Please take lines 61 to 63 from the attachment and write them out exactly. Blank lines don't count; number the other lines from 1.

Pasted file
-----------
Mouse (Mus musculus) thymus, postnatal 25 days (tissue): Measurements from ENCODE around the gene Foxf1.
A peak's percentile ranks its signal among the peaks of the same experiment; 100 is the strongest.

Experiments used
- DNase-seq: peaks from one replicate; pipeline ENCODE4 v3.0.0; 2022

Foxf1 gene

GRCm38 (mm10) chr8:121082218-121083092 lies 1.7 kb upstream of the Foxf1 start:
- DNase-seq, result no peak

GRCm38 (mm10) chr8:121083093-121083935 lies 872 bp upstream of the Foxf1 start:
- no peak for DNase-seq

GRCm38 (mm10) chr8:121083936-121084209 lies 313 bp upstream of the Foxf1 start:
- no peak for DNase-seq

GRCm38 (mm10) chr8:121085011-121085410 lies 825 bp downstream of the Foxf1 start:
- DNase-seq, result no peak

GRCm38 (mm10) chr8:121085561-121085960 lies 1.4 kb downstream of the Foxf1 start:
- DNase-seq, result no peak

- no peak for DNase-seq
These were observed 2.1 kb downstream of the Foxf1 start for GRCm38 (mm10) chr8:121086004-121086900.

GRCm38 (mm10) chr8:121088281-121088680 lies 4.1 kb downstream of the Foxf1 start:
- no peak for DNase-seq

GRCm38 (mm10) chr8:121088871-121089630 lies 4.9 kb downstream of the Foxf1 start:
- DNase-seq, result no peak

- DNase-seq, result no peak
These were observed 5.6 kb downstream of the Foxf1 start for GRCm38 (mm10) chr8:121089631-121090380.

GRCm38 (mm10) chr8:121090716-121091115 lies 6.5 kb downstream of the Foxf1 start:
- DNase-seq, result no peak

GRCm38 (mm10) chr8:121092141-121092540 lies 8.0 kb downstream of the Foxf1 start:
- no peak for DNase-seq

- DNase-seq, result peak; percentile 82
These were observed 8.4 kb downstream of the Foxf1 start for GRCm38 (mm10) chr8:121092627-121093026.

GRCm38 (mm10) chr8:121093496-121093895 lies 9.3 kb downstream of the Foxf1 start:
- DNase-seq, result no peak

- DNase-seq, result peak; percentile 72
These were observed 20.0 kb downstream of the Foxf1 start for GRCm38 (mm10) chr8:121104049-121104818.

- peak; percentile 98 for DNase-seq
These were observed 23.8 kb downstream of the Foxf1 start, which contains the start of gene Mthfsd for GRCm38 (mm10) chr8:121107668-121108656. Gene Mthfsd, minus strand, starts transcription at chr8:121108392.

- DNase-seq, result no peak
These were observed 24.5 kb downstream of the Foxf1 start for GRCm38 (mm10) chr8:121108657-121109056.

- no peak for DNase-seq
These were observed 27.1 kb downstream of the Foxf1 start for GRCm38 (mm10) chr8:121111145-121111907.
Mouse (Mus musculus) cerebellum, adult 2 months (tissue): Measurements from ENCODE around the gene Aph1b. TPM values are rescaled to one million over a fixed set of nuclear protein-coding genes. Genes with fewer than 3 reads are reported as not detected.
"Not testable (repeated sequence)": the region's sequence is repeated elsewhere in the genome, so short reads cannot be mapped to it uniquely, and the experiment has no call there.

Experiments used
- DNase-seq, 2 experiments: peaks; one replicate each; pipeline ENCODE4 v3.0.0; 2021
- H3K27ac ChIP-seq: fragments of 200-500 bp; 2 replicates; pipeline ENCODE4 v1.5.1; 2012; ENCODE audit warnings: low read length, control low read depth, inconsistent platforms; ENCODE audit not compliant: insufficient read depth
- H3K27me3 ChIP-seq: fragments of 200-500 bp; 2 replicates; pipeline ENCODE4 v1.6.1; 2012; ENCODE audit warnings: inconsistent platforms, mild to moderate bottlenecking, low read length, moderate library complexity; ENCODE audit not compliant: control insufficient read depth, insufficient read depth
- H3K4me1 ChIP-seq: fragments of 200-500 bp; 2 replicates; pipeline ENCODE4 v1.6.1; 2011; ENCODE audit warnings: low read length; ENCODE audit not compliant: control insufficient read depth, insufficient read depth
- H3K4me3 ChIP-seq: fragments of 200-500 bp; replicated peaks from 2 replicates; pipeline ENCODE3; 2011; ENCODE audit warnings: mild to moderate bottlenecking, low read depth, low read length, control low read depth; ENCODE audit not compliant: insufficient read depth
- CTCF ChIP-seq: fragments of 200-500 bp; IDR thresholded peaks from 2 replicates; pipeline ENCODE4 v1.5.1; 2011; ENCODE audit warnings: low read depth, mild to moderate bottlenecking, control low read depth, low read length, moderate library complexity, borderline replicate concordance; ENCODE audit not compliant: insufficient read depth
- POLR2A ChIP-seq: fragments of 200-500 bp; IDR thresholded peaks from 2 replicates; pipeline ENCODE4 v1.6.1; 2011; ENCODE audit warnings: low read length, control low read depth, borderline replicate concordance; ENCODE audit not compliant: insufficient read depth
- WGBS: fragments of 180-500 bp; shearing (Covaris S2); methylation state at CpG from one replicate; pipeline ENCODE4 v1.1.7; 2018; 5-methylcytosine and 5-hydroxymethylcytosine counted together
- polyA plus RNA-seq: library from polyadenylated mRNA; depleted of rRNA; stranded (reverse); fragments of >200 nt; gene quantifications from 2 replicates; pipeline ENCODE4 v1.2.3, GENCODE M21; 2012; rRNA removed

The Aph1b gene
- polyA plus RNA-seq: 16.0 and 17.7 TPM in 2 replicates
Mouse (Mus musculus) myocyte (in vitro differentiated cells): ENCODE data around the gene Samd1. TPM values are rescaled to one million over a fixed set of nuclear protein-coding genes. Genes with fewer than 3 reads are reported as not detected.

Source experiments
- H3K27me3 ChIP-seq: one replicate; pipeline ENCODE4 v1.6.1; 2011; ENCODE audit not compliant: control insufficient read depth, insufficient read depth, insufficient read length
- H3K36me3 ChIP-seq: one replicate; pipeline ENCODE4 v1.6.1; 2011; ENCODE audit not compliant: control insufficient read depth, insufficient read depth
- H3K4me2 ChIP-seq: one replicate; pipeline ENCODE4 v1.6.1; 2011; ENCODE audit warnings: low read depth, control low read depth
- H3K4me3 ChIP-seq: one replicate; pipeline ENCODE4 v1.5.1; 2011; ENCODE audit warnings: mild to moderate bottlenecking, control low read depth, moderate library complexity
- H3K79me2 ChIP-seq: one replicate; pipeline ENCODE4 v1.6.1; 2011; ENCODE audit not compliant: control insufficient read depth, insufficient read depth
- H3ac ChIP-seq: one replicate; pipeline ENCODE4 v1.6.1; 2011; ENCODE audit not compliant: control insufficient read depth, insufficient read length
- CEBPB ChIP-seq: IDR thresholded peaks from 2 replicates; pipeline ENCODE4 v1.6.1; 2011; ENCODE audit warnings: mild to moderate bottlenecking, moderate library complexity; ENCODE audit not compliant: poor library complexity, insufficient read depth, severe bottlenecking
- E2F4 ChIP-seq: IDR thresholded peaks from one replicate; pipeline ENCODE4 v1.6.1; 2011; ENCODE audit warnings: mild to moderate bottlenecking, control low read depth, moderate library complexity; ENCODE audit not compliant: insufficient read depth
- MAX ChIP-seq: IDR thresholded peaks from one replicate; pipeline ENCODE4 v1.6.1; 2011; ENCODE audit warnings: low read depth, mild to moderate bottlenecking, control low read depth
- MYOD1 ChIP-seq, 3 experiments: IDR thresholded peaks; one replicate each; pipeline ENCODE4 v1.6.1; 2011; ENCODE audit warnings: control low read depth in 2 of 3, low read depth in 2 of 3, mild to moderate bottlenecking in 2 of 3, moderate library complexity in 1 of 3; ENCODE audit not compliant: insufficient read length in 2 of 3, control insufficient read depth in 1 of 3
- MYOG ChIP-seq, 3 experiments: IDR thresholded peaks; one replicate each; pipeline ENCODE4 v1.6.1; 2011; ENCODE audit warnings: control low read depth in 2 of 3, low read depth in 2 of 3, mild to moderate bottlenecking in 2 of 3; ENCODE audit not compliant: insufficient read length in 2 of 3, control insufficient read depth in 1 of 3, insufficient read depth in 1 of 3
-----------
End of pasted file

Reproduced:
- H3ac ChIP-seq: one replicate; pipeline ENCODE4 v1.6.1; 2011; ENCODE audit not compliant: control insufficient read depth, insufficient read length
- CEBPB ChIP-seq: IDR thresholded peaks from 2 replicates; pipeline ENCODE4 v1.6.1; 2011; ENCODE audit warnings: mild to moderate bottlenecking, moderate library complexity; ENCODE audit not compliant: poor library complexity, insufficient read depth, severe bottlenecking
- E2F4 ChIP-seq: IDR thresholded peaks from one replicate; pipeline ENCODE4 v1.6.1; 2011; ENCODE audit warnings: mild to moderate bottlenecking, control low read depth, moderate library complexity; ENCODE audit not compliant: insufficient read depth